A Hong Kong court has sentenced a former radio DJ and political party official to 40 months in jail for seditious verbal crimes.
Tam Tak-chi, also known as Fast Beat, was fined $5,000 after he was found guilty of 11 of 14 charges against him last month, including seven counts of disorderly conduct in public and one of conspiracy to utter seditious words. Since the crackdown began in Hong Kong in 1997, Tam was the first person charged with sedition under a colonial-era law that authorities in the territory have used with increasing frequency since the crackdown began on pro-democracy protesters and supporters. The anti-sedition law is separate from the national security law introduced in 2019 that criminalizes acts such as sedition, secession, and foreign collusion.
The 50-year-old former vice-chair of the People Power party has been in jail since his September 2020 arrest. He had been arrested on a similar accusation in January and released on bail.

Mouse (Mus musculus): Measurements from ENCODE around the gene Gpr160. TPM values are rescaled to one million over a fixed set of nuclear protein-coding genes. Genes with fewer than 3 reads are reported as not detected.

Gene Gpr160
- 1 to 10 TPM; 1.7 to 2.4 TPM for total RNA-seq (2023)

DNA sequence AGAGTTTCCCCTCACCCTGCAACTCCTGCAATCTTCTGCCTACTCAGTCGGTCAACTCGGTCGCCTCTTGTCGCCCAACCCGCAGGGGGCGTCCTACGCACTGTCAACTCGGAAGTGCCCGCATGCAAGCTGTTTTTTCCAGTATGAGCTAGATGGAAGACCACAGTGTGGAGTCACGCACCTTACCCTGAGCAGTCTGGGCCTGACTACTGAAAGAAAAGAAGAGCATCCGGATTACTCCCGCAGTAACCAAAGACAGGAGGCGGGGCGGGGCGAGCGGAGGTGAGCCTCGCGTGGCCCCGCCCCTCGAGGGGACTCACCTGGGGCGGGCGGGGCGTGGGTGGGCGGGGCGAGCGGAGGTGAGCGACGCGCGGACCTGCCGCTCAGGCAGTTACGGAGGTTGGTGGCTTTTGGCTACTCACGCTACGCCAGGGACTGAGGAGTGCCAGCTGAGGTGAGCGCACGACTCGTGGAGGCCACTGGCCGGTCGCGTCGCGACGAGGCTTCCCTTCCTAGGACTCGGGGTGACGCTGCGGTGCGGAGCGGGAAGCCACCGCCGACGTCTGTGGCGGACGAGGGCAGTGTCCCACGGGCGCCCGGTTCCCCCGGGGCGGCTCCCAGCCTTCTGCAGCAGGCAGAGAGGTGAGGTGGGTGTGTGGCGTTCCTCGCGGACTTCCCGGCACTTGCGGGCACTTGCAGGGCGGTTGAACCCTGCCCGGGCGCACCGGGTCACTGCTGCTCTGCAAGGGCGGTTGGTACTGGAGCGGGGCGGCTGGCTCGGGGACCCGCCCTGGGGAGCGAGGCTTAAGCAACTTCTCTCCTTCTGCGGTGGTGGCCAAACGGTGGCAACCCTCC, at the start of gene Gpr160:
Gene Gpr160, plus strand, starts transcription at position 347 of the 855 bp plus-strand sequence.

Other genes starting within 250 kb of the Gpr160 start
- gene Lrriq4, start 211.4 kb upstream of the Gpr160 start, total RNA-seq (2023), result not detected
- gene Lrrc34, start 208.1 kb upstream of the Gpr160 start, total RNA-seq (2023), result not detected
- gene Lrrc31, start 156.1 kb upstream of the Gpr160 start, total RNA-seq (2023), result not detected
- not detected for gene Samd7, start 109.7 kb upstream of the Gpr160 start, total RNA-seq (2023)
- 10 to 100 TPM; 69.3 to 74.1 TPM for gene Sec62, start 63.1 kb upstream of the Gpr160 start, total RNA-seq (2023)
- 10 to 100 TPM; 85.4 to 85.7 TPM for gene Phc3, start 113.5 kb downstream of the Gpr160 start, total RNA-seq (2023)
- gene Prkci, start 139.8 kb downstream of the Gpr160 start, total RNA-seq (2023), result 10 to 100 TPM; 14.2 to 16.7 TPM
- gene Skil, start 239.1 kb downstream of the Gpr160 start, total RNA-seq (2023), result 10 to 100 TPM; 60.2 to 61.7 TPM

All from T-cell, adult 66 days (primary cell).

Prosecutors alleged that the activist used anti-police slogans as well as phrases commonly heard at the protests in 2019: liberate Hong Kong, revolution of our times and five demands, not one less on multiple occasions. His trial saw the prosecution and defense debate the meaning of liberate and revolution throughout Chinese history.
The liberate phrase could be used in a court trial of the first person charged under the national security law, but the court ruled it could be used to incite others to commit secessionist activities.
Stanley Chan, a national security judge picked by Hong Kong s government, sentenced Tam to a total of 54 months for the various charges including two years for incitement to take part in an unauthorised assembly but ruled several be served concurrently, reducing the total imprisonment to 40 months.
Chan said he found no mitigating factors and accused Tam of grandstanding and having a subjective wish to stand for and win the then-planned legislative election. Tam is among 47 campaigners, activists, and politicians who were arrested and detained over a pre-election primary. The electoral system was overhauled to make it hard for opposition camps to win, and the democratic caucus resigned in protest.
Maya Wang, Human Rights Watch's senior China researcher, said that Tam's sentence exemplifies the dizzying speed at which Hong Kong s freedoms are being eroded Once known as Asia's protest capital, Hong Kong is now sending people to years in prison for shouting slogans.